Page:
The moat separating Sirius from Apple and Pandora is somewhat protected because the competitor offerings are ad-supported musical content, whereas Sirius provides commercial-free music and offers a larger variety of exclusive content including sports, popular talk shows, news, and comedy.

Going forward
In spite of competitive concerns and potential increases in expenses, Sirius remains a solid business with stellar revenue growth. Its subscription revenue is more stable compared to advertising revenue, which can be volatile. Sirius' growth in free cash flow, and its increasingly diversified revenue base, should aid in protecting the company against further competitive onslaughts. 

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Help us keep this a respectfully Foolish area! This is a place for our readers to discuss, debate, and learn more about the Foolish investing topic you read about above. Help us keep it clean and safe. If you believe a comment is abusive or otherwise violates our Fool's Rules, please report it via the Report this Comment Report this Comment icon found on every comment.

  • Report this Comment On April 23, 2014, at 4:49 PM, Varchild2008 wrote:

    The increase in payments has been and will continue to be offset in part or whole by subscription rate increases. Sirius XM just increased their rates this year. You fail to mention that Sirius XM pays significantly less in royalty payments than Pandora.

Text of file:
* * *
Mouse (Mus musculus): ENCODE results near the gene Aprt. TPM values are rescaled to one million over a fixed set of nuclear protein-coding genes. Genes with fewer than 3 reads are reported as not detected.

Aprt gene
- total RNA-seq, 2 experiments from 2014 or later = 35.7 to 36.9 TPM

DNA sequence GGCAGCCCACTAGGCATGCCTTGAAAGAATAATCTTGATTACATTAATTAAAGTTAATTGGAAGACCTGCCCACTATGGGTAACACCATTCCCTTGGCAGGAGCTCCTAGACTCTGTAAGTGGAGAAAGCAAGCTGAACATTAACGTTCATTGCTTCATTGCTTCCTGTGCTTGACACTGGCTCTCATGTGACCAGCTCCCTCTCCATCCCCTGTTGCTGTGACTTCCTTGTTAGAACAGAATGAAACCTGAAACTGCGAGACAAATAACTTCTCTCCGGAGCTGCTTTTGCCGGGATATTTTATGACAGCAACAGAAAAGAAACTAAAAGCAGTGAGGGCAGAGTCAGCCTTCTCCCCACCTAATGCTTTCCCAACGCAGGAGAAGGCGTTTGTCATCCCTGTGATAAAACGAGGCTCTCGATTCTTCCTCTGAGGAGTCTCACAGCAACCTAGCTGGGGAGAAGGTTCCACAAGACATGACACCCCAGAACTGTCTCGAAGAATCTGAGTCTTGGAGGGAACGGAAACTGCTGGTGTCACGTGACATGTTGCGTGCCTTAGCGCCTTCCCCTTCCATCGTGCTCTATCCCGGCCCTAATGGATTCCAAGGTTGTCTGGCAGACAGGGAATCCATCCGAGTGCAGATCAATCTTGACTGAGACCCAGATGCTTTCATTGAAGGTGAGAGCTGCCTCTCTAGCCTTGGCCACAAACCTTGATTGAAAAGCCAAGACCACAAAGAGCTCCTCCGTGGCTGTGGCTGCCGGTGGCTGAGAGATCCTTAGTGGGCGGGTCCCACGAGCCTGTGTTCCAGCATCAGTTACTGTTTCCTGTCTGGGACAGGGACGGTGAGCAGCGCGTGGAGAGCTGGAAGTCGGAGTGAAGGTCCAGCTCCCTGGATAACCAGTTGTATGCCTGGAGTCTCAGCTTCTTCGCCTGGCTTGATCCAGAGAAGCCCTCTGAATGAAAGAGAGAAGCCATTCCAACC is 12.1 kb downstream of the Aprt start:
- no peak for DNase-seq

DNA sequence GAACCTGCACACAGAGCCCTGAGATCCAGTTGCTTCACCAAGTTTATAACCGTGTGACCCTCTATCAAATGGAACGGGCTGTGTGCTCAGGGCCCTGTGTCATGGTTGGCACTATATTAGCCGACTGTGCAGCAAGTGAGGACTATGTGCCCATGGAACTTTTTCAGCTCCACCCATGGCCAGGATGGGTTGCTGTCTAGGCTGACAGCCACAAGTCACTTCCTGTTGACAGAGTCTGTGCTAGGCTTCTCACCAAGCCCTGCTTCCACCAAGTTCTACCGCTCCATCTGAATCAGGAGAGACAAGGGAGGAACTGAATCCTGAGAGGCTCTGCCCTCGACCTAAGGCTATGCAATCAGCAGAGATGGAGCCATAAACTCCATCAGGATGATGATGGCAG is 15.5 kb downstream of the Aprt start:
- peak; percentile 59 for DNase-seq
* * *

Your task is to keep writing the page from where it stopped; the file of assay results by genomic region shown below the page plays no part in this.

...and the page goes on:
• Report this Comment On April 23, 2014, at 4:54 PM, sirifair6 wrote:

    Ishfaque Faruk,

    These are not unfamiliar headwinds. We are used to them. Nothing new!

    What we should expect now that liberty withdrew its bid to acquire siri for a song.

    First, borrowing to the tune of $2B+ in 2014.

    Second, payment of dividends because liberty cannot but bilk siri when it can. I do not mind being a long-term investor.

    Third, massive share buyback program. Another $2.2B buyback may be completed as early as this year and they will most likely announce later this year another $2B buybacks. We are talking about buying back to the tune of 1.5-1.7B shares by 2016. After that we may see an RMT.

    I mentioned in my comments earlier that Q1 will see a lot of firsts such as:

    a. 50 cent price increase impact

    b. 0.5% MRF increase

    c. Piolin's effect on Hispanic subscription rate

    d. Agero tech division contribution to the revenue

    e. no refinance costs

    f. 40% lower interest payments

    We will still feel the effect of the changed GM deal with no promo subs counted and potentially lower take rate due to the sheer volume of the sat enabled cars on the market. Overall, I have every reason to believe that the quarter should be very solid.

  • Report this Comment On April 23, 2014, at 5:31 PM, tommydl wrote:

    Do you guys ever get tired of writing the same crap over and over again? I used to look at the Motley Fool for truthful information. Now, you guys seem all you care about is putting out the same stories again and again. The only fools are us, for wasting our time listening to your diatribes. Come on guys!

  • Report this Comment On April 23, 2014, at 5:42 PM, goodguy36 wrote:

    Why do your writers continually write negative articles about Sirius Radio. Does Motley Fool hate John Malone or something about satellite radio? I agree with "tommydl", I have followed the Fool for some time, but I now only log on once in a while anymore because of crap like this. Give 'em a break. If you don't have anything positive to write about, just leave it alone. Find a real dog to knock down.